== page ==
Featured Image — June 2016
Playground at Credit Island Park, 1920’s
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Tag Archives: Davenport
Kathryn Kirschbaum was born August 30, 1931, in Pittsburgh, Pennsylvania to Frank and Esther (Kiplinger) Goll. She graduated from Denison College in Grandville, Ohio, in 1953 with a degree in “Citizenship”. She was First Lieutenant in the Army Medical Corps … Continue reading
On the afternoon of February 8, 1889, the alarm at telephone patrol box number 3 at Front Street between Main and Brady Streets was sounded by an officer on patrol. It was the first alarm sounded on the week-old system that … Continue reading
As has been said before here, Davenport was the home to many breweries and saloons in the mid-1800s. This wasn’t a problem during the Civil War, when those of a teetotal inclination had other things to worry about. But once … Continue reading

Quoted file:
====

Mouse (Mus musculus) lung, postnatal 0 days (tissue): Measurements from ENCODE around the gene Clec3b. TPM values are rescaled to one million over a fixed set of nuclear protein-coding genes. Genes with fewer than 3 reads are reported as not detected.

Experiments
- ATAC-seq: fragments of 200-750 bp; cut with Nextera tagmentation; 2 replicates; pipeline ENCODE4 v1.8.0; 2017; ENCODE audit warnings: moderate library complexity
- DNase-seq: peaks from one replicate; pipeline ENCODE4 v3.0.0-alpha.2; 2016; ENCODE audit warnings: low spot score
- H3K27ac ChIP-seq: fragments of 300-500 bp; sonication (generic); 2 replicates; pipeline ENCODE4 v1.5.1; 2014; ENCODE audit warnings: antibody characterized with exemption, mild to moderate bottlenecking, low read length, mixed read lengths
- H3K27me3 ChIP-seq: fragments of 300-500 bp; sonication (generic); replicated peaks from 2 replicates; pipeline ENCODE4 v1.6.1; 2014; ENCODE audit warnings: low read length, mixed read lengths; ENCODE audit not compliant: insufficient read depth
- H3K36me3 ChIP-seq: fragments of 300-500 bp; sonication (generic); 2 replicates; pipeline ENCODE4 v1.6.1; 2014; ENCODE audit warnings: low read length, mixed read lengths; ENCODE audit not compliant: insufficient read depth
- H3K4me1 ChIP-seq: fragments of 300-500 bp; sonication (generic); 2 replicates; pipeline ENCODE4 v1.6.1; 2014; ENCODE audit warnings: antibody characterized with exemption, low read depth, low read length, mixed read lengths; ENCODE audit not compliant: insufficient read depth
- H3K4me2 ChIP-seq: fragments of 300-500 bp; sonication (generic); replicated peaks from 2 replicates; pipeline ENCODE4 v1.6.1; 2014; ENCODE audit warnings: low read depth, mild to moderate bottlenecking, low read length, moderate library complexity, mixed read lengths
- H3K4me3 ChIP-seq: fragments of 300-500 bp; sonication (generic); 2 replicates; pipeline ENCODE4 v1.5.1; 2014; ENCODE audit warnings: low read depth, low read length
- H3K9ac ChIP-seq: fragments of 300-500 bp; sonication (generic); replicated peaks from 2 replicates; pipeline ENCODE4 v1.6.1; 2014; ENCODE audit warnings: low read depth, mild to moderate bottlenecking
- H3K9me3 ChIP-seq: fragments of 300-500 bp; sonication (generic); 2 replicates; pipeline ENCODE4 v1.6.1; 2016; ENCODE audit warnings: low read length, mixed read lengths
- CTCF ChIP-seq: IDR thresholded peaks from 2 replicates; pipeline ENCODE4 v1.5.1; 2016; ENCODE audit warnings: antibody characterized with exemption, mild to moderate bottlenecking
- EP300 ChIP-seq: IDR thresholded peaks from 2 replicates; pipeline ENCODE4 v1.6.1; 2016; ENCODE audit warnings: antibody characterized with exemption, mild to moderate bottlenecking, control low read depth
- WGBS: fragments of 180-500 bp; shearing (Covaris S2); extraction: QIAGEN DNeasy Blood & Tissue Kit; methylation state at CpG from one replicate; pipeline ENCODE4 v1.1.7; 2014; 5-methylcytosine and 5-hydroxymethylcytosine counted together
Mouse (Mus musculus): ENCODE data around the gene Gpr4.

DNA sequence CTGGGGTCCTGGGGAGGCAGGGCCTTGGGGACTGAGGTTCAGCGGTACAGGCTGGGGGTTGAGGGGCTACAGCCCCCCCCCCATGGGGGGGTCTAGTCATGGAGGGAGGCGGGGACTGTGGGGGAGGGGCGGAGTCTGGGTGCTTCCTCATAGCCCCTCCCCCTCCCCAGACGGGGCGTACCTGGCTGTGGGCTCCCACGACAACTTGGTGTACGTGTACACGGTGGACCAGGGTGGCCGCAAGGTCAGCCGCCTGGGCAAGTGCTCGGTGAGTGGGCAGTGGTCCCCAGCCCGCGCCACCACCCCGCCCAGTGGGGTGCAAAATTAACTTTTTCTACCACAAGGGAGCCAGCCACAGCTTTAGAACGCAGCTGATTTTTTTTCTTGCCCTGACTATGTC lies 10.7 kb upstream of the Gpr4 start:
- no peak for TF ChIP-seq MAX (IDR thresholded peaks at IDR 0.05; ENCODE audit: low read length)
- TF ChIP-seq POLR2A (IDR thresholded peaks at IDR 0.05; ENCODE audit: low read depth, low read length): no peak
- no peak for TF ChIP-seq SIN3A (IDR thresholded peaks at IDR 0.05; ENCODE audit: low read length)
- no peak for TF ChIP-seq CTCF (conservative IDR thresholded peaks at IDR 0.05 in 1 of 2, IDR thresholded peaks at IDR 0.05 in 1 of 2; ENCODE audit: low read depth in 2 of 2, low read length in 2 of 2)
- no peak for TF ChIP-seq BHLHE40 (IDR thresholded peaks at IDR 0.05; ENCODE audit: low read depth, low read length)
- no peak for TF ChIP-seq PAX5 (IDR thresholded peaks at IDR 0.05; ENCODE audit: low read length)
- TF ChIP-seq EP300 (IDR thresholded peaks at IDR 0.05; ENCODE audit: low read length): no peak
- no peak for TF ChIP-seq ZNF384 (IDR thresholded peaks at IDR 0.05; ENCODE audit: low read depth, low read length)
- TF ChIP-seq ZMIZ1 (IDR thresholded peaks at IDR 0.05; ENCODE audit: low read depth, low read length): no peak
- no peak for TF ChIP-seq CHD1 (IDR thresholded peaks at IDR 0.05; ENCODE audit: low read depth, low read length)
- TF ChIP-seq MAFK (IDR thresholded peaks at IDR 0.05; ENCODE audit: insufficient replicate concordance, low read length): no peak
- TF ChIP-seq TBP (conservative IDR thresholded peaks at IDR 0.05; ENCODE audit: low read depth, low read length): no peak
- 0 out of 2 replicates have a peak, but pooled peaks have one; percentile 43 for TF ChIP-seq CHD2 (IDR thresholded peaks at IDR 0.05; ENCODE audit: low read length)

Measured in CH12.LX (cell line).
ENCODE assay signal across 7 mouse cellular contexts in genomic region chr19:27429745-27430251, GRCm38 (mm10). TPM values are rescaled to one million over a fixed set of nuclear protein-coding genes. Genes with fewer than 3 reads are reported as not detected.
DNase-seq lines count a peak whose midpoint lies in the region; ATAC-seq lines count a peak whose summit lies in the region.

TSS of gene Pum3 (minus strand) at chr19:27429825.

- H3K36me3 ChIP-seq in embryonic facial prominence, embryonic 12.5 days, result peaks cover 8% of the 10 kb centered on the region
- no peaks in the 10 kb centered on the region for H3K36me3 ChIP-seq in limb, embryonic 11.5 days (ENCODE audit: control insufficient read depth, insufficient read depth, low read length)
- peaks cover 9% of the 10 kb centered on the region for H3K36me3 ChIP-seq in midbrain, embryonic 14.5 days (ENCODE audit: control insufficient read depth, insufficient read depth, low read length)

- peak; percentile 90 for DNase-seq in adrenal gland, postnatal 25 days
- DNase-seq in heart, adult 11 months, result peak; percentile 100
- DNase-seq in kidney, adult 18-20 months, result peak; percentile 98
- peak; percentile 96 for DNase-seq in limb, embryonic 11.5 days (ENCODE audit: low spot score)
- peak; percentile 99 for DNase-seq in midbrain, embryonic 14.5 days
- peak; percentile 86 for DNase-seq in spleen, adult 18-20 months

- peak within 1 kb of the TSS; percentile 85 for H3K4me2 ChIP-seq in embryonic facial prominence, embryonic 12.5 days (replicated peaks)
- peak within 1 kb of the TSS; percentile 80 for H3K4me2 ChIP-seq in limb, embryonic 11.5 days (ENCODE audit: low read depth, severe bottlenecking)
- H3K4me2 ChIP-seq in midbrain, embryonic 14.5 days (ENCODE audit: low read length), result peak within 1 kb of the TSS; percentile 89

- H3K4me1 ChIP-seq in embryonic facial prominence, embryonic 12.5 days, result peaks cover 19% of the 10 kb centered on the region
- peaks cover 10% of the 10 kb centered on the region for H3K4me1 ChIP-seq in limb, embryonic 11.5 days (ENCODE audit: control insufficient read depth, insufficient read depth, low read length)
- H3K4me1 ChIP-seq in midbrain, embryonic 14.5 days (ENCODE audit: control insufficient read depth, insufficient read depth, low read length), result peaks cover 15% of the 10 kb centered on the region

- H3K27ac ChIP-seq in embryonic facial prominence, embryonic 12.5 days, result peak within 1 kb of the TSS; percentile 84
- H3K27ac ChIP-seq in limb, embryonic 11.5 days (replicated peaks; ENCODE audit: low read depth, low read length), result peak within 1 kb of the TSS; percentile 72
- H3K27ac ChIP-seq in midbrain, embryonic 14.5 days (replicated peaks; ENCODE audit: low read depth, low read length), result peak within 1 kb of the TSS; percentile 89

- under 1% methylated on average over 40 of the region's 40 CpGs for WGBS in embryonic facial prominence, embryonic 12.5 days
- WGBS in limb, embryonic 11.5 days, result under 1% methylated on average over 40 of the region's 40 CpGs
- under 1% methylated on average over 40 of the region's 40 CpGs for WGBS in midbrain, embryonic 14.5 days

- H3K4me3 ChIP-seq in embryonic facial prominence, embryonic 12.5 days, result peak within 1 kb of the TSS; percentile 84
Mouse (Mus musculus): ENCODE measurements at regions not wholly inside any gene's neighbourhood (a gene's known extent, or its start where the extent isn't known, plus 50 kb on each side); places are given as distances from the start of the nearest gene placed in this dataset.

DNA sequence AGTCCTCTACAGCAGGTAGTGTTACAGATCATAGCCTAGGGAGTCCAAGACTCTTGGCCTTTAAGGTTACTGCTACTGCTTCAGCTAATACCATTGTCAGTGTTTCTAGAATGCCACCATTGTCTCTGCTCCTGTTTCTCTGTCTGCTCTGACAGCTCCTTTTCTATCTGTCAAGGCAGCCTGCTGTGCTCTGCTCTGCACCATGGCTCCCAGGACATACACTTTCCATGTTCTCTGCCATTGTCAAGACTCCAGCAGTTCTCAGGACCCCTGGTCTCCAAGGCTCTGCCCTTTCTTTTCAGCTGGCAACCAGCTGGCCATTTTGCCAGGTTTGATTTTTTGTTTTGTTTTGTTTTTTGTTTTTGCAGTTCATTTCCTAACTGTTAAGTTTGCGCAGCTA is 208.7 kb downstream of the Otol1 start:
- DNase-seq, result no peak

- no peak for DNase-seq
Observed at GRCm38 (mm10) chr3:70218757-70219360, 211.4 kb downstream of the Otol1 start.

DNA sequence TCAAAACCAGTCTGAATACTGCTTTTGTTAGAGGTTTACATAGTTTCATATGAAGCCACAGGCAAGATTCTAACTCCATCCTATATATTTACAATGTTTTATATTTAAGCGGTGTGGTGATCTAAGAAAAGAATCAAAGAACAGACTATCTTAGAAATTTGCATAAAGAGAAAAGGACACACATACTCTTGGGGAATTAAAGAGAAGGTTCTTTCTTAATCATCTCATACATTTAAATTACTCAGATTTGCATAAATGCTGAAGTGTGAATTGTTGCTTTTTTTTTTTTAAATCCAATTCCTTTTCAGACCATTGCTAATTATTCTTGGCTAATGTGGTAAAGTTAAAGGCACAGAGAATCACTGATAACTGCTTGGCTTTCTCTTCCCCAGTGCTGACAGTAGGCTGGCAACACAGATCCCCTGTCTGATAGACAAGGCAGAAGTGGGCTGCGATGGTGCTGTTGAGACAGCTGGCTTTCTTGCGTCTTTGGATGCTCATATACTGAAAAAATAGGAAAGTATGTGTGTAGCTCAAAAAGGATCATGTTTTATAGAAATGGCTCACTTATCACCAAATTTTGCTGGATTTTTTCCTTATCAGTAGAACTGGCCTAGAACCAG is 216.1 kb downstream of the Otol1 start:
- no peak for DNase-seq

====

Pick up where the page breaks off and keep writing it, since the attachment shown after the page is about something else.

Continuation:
Since 2004, libraries across the world have organized events about freedom and issues that matter to their communities during the month of September. This grassroots project favors free over fee, public over private, and voices over silence. Throughout the week of … Continue reading
“The district where the destruction was complete and which this morning is an area of smoking heap of charred embers is about a third of a mile square and can best be seen from the grounds of St. Katherine’s Hall … Continue reading
On July 7, 1946 the radio waves of the Quad Cities changed forever when KSTT went on the air for the first time with a one hour introductory program. No one knew this dawn to dusk operation would soon become … Continue reading
In our Special Collections Center, we have hanging on our wall an enormous double photograph showing the southern view from the corner of Third Street and Brady in 1938 and in 1952. The two photographs, separated by only 14 years, … Continue reading
The beginning of June this year brings two things to my mind: high school graduations and the 65th anniversary of D-Day. Thinking of those, I began to peruse our year book collection in Special Collections. The 1942, 1943, and 1944 … Continue reading